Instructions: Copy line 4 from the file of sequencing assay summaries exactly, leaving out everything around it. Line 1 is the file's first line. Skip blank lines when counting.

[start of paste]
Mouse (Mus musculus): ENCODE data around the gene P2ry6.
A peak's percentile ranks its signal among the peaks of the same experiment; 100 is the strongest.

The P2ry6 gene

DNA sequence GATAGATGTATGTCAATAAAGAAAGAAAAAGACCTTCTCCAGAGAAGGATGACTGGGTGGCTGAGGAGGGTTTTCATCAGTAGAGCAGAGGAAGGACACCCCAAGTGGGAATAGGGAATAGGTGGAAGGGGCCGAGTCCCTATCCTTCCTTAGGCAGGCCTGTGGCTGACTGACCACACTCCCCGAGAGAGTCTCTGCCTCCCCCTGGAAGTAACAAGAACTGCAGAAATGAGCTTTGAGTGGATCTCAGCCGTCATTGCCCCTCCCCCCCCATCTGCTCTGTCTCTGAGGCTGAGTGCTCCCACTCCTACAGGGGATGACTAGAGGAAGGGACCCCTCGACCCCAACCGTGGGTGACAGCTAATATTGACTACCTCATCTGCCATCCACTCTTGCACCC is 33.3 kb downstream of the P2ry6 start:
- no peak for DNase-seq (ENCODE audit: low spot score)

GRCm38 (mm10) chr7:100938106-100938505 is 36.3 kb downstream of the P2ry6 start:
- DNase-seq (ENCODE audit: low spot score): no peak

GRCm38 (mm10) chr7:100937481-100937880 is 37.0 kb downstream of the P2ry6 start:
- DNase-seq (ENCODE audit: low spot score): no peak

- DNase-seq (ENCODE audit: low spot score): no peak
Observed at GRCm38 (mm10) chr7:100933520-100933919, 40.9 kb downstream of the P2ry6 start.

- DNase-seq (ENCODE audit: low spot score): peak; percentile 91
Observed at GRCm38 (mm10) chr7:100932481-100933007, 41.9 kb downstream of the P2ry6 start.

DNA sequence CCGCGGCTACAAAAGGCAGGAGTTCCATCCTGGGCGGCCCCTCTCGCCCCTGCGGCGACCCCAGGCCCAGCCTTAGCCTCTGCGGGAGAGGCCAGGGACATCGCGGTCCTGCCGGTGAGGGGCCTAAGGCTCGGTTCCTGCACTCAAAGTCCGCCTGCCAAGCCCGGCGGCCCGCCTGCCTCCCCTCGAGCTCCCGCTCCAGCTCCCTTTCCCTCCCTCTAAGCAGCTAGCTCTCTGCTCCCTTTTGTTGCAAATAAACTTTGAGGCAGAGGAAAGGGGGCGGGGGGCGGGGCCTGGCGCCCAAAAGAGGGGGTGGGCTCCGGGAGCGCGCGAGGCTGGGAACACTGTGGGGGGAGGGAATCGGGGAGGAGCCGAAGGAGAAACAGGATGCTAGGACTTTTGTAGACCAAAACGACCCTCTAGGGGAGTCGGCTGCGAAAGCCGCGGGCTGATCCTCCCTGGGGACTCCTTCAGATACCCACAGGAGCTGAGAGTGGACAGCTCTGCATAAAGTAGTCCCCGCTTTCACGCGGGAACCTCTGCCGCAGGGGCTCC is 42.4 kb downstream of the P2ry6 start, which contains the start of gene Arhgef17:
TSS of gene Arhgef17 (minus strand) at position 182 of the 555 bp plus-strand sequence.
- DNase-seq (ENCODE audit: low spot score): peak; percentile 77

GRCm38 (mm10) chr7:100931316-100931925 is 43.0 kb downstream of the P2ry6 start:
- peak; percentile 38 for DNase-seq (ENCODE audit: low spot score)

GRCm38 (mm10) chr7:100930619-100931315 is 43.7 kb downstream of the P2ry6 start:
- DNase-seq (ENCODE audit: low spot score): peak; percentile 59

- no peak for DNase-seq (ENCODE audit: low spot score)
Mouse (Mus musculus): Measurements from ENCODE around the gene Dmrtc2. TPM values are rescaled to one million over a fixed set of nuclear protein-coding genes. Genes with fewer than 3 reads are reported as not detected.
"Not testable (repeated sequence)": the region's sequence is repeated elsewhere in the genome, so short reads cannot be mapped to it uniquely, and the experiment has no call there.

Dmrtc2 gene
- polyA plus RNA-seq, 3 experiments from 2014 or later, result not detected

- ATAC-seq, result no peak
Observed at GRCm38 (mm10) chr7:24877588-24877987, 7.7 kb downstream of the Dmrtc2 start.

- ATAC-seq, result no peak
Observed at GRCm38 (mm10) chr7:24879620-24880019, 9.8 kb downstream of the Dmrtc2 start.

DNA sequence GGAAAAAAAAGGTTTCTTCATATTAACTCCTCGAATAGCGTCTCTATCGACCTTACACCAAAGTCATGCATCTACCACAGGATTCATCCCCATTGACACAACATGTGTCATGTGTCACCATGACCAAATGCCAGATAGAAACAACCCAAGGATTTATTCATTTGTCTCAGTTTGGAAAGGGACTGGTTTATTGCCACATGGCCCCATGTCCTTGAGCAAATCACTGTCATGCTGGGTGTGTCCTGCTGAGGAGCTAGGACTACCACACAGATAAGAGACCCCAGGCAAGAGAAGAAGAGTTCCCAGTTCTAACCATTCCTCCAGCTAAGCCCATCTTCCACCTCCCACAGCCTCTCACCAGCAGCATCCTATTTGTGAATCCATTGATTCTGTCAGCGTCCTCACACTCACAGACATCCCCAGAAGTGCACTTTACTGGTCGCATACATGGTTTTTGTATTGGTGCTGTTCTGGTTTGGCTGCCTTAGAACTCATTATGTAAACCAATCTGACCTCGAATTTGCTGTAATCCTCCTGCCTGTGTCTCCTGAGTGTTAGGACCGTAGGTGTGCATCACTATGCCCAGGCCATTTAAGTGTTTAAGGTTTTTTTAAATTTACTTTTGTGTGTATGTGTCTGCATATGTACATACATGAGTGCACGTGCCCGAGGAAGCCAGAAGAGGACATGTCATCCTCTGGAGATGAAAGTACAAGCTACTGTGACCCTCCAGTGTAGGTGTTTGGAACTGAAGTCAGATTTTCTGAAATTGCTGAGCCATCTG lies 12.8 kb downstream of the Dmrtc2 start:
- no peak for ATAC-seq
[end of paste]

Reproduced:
DNA sequence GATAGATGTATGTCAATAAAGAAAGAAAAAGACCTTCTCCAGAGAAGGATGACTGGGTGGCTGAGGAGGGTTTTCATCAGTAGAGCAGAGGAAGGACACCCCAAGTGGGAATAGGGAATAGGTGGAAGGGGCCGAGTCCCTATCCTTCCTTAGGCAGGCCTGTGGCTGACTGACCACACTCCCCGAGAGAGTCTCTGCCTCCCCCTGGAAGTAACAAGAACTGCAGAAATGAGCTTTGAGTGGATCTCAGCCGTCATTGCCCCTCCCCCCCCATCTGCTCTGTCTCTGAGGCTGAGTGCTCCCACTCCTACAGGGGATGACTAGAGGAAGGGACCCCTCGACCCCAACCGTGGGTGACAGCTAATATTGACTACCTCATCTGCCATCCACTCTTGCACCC is 33.3 kb downstream of the P2ry6 start: